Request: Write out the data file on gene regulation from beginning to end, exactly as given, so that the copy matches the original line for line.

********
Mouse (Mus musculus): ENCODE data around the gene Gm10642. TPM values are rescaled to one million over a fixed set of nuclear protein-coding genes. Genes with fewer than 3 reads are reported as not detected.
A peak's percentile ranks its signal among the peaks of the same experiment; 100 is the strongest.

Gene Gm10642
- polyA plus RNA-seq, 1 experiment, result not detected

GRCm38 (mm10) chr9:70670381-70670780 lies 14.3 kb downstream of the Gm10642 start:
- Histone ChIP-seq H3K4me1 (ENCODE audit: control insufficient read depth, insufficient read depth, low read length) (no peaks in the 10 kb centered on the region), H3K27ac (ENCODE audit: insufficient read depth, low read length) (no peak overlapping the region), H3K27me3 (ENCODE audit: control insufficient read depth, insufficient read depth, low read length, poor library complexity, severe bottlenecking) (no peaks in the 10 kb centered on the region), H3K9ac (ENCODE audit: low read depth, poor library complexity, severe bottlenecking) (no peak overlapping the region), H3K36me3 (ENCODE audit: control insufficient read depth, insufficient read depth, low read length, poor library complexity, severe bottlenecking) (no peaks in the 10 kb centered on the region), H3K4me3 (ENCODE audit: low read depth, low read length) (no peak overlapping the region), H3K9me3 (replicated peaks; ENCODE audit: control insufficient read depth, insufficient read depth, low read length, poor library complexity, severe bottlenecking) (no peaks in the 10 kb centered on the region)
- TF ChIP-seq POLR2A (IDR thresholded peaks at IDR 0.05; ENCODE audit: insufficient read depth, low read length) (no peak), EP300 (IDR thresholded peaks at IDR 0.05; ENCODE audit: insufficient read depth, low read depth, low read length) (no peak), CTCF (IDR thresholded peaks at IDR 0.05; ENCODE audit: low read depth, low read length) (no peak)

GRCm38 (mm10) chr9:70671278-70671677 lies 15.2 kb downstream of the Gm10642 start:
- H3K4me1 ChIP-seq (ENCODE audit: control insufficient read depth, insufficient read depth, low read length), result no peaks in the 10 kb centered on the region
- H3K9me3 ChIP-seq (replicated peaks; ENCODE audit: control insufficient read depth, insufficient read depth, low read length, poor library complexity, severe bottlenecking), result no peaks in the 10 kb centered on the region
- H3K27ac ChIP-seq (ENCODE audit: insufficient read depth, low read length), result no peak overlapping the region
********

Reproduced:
Mouse (Mus musculus): ENCODE data around the gene Gm10642. TPM values are rescaled to one million over a fixed set of nuclear protein-coding genes. Genes with fewer than 3 reads are reported as not detected.
A peak's percentile ranks its signal among the peaks of the same experiment; 100 is the strongest.

Gene Gm10642
- polyA plus RNA-seq, 1 experiment, result not detected

GRCm38 (mm10) chr9:70670381-70670780 lies 14.3 kb downstream of the Gm10642 start:
- Histone ChIP-seq H3K4me1 (ENCODE audit: control insufficient read depth, insufficient read depth, low read length) (no peaks in the 10 kb centered on the region), H3K27ac (ENCODE audit: insufficient read depth, low read length) (no peak overlapping the region), H3K27me3 (ENCODE audit: control insufficient read depth, insufficient read depth, low read length, poor library complexity, severe bottlenecking) (no peaks in the 10 kb centered on the region), H3K9ac (ENCODE audit: low read depth, poor library complexity, severe bottlenecking) (no peak overlapping the region), H3K36me3 (ENCODE audit: control insufficient read depth, insufficient read depth, low read length, poor library complexity, severe bottlenecking) (no peaks in the 10 kb centered on the region), H3K4me3 (ENCODE audit: low read depth, low read length) (no peak overlapping the region), H3K9me3 (replicated peaks; ENCODE audit: control insufficient read depth, insufficient read depth, low read length, poor library complexity, severe bottlenecking) (no peaks in the 10 kb centered on the region)
- TF ChIP-seq POLR2A (IDR thresholded peaks at IDR 0.05; ENCODE audit: insufficient read depth, low read length) (no peak), EP300 (IDR thresholded peaks at IDR 0.05; ENCODE audit: insufficient read depth, low read depth, low read length) (no peak), CTCF (IDR thresholded peaks at IDR 0.05; ENCODE audit: low read depth, low read length) (no peak)

GRCm38 (mm10) chr9:70671278-70671677 lies 15.2 kb downstream of the Gm10642 start:
- H3K4me1 ChIP-seq (ENCODE audit: control insufficient read depth, insufficient read depth, low read length), result no peaks in the 10 kb centered on the region
- H3K9me3 ChIP-seq (replicated peaks; ENCODE audit: control insufficient read depth, insufficient read depth, low read length, poor library complexity, severe bottlenecking), result no peaks in the 10 kb centered on the region
- H3K27ac ChIP-seq (ENCODE audit: insufficient read depth, low read length), result no peak overlapping the region